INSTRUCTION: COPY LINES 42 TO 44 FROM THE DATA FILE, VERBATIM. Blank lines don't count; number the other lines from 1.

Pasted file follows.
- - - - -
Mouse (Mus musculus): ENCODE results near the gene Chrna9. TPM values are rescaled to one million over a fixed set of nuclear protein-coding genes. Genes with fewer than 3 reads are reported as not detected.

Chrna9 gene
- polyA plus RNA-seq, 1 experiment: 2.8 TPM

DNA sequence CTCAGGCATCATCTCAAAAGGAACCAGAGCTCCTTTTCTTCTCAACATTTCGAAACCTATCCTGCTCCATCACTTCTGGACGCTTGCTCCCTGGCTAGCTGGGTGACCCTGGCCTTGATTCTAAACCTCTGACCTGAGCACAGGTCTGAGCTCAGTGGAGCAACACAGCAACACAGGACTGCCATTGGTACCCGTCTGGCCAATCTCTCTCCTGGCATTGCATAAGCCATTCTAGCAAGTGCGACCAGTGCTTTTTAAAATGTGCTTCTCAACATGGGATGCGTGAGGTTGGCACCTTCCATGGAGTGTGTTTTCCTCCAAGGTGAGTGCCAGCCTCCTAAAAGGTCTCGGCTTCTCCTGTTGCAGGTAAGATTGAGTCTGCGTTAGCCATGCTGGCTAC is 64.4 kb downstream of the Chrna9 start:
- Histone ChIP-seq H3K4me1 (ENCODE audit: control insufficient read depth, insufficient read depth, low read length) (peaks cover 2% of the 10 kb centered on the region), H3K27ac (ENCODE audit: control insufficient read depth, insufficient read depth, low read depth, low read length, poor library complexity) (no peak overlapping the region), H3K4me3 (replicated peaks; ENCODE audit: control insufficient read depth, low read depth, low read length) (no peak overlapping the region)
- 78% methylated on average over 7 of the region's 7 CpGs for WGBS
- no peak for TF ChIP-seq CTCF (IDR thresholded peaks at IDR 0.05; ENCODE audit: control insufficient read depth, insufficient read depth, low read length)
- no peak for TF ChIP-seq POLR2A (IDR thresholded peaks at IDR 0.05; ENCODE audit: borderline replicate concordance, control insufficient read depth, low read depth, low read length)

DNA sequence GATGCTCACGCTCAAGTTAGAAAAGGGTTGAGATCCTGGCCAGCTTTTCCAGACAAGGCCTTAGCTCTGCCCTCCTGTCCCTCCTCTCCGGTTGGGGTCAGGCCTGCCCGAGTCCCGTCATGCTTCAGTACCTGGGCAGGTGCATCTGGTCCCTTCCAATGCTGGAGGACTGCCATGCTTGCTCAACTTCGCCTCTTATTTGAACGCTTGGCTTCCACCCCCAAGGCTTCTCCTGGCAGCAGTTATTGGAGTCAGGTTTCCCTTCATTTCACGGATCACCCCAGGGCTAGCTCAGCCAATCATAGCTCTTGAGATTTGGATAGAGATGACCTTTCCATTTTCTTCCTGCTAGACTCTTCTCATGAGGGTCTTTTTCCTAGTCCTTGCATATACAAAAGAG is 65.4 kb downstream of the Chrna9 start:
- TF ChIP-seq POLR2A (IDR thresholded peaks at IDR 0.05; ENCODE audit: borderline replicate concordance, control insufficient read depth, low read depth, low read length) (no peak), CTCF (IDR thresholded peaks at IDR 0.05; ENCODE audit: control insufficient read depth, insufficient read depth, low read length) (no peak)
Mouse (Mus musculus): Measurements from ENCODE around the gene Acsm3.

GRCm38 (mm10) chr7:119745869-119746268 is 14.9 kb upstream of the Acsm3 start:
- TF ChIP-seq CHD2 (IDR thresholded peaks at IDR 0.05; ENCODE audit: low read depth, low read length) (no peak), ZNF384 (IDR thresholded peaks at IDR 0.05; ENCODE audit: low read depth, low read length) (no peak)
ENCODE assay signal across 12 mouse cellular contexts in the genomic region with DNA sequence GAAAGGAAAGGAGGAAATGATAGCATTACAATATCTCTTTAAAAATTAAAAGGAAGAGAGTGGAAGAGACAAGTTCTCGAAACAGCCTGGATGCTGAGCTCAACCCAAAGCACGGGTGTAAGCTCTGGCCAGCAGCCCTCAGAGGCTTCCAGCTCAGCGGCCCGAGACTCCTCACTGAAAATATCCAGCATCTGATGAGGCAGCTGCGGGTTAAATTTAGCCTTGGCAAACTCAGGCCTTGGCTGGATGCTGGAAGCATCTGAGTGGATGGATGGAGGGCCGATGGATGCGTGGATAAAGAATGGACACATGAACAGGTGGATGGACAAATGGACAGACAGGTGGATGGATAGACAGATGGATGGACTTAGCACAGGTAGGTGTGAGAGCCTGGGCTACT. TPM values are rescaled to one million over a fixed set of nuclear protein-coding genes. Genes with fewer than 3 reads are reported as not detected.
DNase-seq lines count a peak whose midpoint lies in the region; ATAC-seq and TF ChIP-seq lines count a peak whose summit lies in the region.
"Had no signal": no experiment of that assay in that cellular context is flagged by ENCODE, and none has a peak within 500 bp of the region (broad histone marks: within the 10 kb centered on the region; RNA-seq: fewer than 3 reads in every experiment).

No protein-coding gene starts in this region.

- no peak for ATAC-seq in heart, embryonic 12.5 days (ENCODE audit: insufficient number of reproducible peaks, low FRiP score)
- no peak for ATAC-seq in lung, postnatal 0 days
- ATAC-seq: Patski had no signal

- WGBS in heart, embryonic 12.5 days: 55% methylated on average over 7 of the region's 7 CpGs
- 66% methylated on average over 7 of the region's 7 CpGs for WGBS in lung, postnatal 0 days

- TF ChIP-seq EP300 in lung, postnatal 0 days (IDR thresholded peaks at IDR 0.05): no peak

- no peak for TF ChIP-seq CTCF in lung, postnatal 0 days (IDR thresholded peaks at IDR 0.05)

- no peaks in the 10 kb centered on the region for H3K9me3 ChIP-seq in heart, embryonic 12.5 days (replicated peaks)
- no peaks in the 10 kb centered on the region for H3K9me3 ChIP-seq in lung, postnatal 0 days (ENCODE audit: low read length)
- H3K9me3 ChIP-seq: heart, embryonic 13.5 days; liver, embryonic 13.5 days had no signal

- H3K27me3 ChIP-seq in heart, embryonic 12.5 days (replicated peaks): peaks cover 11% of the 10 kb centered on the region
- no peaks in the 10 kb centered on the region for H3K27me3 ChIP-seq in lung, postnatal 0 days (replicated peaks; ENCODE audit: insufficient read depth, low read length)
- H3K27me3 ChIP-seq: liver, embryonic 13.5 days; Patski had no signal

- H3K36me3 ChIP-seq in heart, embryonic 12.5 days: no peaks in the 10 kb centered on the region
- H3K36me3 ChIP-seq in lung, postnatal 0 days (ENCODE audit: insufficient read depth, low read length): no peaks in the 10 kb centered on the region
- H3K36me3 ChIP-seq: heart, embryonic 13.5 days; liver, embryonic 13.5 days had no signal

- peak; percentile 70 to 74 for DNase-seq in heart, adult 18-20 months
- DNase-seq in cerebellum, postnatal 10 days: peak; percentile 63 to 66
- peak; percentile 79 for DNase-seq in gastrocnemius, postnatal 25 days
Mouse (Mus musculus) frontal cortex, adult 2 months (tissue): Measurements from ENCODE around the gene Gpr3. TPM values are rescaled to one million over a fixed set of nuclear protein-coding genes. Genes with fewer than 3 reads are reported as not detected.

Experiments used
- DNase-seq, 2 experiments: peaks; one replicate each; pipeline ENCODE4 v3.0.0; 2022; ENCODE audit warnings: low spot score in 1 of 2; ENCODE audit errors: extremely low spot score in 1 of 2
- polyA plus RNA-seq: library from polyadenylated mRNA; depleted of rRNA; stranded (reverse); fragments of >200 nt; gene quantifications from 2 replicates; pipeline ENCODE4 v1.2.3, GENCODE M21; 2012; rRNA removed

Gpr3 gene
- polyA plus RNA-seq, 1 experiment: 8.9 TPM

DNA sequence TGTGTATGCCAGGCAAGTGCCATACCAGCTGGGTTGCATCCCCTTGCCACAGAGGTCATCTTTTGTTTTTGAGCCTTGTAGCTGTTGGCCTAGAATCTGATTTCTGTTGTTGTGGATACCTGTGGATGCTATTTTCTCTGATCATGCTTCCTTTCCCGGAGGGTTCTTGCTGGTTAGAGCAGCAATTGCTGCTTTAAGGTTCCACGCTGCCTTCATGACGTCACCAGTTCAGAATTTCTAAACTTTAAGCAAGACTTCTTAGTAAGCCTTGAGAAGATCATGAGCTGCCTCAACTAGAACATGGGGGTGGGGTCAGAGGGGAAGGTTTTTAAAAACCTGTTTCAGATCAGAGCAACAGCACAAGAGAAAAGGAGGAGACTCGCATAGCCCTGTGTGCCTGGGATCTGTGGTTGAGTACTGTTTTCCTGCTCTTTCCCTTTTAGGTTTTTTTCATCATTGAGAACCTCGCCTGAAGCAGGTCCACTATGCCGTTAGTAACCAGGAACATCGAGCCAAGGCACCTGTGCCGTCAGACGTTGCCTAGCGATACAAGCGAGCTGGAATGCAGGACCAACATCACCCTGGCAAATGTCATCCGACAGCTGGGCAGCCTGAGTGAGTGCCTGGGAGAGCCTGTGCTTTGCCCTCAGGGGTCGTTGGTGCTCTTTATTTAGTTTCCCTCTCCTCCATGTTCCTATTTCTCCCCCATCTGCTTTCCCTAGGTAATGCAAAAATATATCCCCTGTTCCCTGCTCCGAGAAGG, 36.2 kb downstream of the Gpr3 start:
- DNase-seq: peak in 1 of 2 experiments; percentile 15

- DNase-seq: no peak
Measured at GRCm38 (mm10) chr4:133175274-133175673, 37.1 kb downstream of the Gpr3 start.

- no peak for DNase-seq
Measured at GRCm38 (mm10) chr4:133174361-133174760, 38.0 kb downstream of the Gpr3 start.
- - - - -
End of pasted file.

- polyA plus RNA-seq, 1 experiment: 8.9 TPM

DNA sequence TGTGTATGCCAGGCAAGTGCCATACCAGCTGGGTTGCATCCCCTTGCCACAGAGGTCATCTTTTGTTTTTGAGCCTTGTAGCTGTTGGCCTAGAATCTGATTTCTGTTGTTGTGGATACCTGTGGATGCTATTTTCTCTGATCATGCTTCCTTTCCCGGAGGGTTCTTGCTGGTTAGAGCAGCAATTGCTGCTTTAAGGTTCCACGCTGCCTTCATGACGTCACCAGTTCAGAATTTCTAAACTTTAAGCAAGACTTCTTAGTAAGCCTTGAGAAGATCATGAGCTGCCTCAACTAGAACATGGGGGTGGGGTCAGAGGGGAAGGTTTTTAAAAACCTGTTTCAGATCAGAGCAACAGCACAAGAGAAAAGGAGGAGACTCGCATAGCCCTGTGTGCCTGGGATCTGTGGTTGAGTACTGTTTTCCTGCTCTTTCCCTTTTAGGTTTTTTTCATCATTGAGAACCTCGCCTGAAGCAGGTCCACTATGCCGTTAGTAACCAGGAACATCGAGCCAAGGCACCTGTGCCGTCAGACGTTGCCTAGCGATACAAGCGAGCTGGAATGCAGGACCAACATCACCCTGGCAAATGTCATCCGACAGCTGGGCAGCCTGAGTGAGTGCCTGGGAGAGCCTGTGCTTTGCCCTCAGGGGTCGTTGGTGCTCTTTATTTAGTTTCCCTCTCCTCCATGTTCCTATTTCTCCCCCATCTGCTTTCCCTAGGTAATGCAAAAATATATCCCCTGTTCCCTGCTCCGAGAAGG, 36.2 kb downstream of the Gpr3 start:
- DNase-seq: peak in 1 of 2 experiments; percentile 15